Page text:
The city of Seattle will give small businesses nearly $2 million in grants to repair damaged storefronts, helping business owners absorb the cost of broken windows and doors.

To help local businesses with the burden of replacing damaged facades, city officials announced Tuesday that nearly $2 million in federal funds will be allocated in $2,000 increments to help businesses that have had their storefronts damaged since the beginning of 2021.

Noting the strain of the pandemic and crime rates on local businesses, Seattle Mayor Bruce Harrell, Director of the Office of Economic Development Markham McIntyre, and Councilmembers Sara Nelson and Alex Pedersen announced the grant program which will open later this month.

Nelson, whose experience as the owner of Fremont Brewing has informed many of her policy priorities in her first year on council, said she supported the grants as a way of improving businesses and neighborhoods as a whole.

“It goes beyond simply helping the individual business, because when you when you see a bunch of storefronts that are boarded up in a neighborhood, it brings down the character, the morale,” Nelson said. “And so what we’re really talking about today is revitalization. It’s about bringing our city back.”

Moe Khan, who operates Cedars Restaurant, where the news conference was held, said that the business, owned by his father, had to replace a glass door earlier this year after it was broken, noting that the damage cost time and money, which are limited for small business owners.

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“It’s hard to run a small business. It’s like another day, another challenge,” Kahn said after the announcement. He said he had to get a restaurant employee to install plywood over the door as a temporary fix because contractors are backed up. He said the final cost was well over $2,000.

“The city helping businesses fix these things helps businesses stay open,” he added.

Nelson acknowledged the news of four University of Washington students who were injured in a shooting over the weekend outside of a bar about a block away, noting that “property crime does not compare to the horrors” that took place.

“But all things along the whole spectrum of the public safety crisis that the city is experiencing right now — all of that demands action; demands that we do something and some things are easier to address than others,” Nelson said.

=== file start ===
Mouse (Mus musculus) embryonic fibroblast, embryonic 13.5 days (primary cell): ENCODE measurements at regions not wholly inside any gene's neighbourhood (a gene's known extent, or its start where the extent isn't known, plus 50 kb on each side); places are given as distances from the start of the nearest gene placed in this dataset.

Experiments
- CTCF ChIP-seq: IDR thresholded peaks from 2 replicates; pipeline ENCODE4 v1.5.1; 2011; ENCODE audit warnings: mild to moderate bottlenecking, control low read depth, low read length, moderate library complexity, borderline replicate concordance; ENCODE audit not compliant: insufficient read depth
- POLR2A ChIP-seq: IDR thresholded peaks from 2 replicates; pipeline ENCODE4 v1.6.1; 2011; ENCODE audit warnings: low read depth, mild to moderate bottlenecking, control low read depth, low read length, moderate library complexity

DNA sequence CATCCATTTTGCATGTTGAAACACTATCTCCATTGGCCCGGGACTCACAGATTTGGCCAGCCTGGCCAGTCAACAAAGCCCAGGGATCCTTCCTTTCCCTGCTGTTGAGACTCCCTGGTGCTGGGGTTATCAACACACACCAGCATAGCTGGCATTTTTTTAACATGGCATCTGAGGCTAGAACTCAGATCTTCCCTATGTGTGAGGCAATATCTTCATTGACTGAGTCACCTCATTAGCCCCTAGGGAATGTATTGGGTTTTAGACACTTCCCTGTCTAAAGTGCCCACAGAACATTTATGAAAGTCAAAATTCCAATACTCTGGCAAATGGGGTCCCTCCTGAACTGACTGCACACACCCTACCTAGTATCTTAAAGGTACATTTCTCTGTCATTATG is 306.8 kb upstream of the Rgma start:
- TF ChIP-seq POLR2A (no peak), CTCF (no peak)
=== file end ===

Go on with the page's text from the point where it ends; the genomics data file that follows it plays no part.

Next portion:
Harrell also noted that fixing broken windows will not solve public safety, but that both crime intervention and business revitalization are “part and parcel” to his One Seattle mission.

The city tested the program on a smaller scale early this year after businesses called for help, according to Nelson. To test the program, the city matched a $20,000 fund from The U District Partnership, a business improvement group in the University District, and provided more than 30 businesses with smaller grants to make similar repairs after a rash of damage to facades, according to Don Blakeney, executive director of the UDP.

Applications will open Oct. 18, and will be accepted on a rolling basis until funds are gone. Small businesses will be defined as businesses with less than $7 million in revenue and fewer than 50 employees. To support underserved small businesses, the Office of Economic Development says it will prioritize supporting businesses from the following communities:

  • Small businesses owned by Black, Indigenous and people of color
  • Woman-owned small businesses
  • Small businesses located in a highly distressed census tract with a minimum of 30% poverty or not exceeding 60% median income, which meet the definition of “low-income communities” set by the federal Small Business Administration.

A map developed by OED and other city departments to determine which census tracts have been most impacted by the pandemic — based on race and social equity, displacement risk, number of COVID cases per capita, and the number/change in number of low wage jobs — will also be used to assess need.